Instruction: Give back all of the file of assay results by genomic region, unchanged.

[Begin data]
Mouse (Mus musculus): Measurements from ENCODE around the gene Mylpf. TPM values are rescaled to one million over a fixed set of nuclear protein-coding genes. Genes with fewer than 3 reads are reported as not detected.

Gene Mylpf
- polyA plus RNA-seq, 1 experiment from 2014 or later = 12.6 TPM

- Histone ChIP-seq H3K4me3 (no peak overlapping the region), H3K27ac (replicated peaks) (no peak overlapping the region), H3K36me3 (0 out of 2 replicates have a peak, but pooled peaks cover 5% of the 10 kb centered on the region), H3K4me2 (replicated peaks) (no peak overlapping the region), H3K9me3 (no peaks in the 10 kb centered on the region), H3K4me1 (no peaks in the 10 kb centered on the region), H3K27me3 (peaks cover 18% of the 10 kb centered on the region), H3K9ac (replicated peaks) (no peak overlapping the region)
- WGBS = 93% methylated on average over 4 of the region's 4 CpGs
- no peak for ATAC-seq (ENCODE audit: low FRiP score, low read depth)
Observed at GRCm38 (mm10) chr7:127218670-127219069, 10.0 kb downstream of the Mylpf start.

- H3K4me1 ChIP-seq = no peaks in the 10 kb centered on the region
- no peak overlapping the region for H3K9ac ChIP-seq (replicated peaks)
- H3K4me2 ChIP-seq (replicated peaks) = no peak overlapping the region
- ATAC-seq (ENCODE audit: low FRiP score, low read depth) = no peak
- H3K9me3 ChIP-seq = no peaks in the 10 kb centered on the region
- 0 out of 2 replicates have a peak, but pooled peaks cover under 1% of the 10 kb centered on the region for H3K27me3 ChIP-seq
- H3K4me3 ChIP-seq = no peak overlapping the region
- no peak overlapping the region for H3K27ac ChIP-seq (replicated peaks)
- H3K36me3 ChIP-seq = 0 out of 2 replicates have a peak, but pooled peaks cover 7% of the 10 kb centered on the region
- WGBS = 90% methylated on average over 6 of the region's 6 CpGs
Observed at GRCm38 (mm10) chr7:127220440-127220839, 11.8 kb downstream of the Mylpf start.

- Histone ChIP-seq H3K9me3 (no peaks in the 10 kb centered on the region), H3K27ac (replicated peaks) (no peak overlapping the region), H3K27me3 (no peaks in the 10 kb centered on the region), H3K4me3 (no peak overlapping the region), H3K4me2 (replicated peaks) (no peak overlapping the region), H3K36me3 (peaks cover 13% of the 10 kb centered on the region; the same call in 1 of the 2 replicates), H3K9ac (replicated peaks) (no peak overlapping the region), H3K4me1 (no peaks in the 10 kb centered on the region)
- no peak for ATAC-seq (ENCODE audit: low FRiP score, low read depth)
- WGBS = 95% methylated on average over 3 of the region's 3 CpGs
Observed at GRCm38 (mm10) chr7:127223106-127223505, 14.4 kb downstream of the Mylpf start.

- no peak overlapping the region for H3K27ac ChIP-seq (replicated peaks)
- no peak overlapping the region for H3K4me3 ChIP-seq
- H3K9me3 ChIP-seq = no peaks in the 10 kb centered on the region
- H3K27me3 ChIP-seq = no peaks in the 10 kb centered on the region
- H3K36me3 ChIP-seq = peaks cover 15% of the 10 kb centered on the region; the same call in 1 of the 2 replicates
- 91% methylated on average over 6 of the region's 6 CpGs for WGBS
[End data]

Mouse (Mus musculus): Measurements from ENCODE around the gene Mylpf. TPM values are rescaled to one million over a fixed set of nuclear protein-coding genes. Genes with fewer than 3 reads are reported as not detected.

Gene Mylpf
- polyA plus RNA-seq, 1 experiment from 2014 or later = 12.6 TPM

- Histone ChIP-seq H3K4me3 (no peak overlapping the region), H3K27ac (replicated peaks) (no peak overlapping the region), H3K36me3 (0 out of 2 replicates have a peak, but pooled peaks cover 5% of the 10 kb centered on the region), H3K4me2 (replicated peaks) (no peak overlapping the region), H3K9me3 (no peaks in the 10 kb centered on the region), H3K4me1 (no peaks in the 10 kb centered on the region), H3K27me3 (peaks cover 18% of the 10 kb centered on the region), H3K9ac (replicated peaks) (no peak overlapping the region)
- WGBS = 93% methylated on average over 4 of the region's 4 CpGs
- no peak for ATAC-seq (ENCODE audit: low FRiP score, low read depth)
Observed at GRCm38 (mm10) chr7:127218670-127219069, 10.0 kb downstream of the Mylpf start.

- H3K4me1 ChIP-seq = no peaks in the 10 kb centered on the region
- no peak overlapping the region for H3K9ac ChIP-seq (replicated peaks)
- H3K4me2 ChIP-seq (replicated peaks) = no peak overlapping the region
- ATAC-seq (ENCODE audit: low FRiP score, low read depth) = no peak
- H3K9me3 ChIP-seq = no peaks in the 10 kb centered on the region
- 0 out of 2 replicates have a peak, but pooled peaks cover under 1% of the 10 kb centered on the region for H3K27me3 ChIP-seq
- H3K4me3 ChIP-seq = no peak overlapping the region
- no peak overlapping the region for H3K27ac ChIP-seq (replicated peaks)
- H3K36me3 ChIP-seq = 0 out of 2 replicates have a peak, but pooled peaks cover 7% of the 10 kb centered on the region
- WGBS = 90% methylated on average over 6 of the region's 6 CpGs
Observed at GRCm38 (mm10) chr7:127220440-127220839, 11.8 kb downstream of the Mylpf start.

- Histone ChIP-seq H3K9me3 (no peaks in the 10 kb centered on the region), H3K27ac (replicated peaks) (no peak overlapping the region), H3K27me3 (no peaks in the 10 kb centered on the region), H3K4me3 (no peak overlapping the region), H3K4me2 (replicated peaks) (no peak overlapping the region), H3K36me3 (peaks cover 13% of the 10 kb centered on the region; the same call in 1 of the 2 replicates), H3K9ac (replicated peaks) (no peak overlapping the region), H3K4me1 (no peaks in the 10 kb centered on the region)
- no peak for ATAC-seq (ENCODE audit: low FRiP score, low read depth)
- WGBS = 95% methylated on average over 3 of the region's 3 CpGs
Observed at GRCm38 (mm10) chr7:127223106-127223505, 14.4 kb downstream of the Mylpf start.

- no peak overlapping the region for H3K27ac ChIP-seq (replicated peaks)
- no peak overlapping the region for H3K4me3 ChIP-seq
- H3K9me3 ChIP-seq = no peaks in the 10 kb centered on the region
- H3K27me3 ChIP-seq = no peaks in the 10 kb centered on the region
- H3K36me3 ChIP-seq = peaks cover 15% of the 10 kb centered on the region; the same call in 1 of the 2 replicates
- 91% methylated on average over 6 of the region's 6 CpGs for WGBS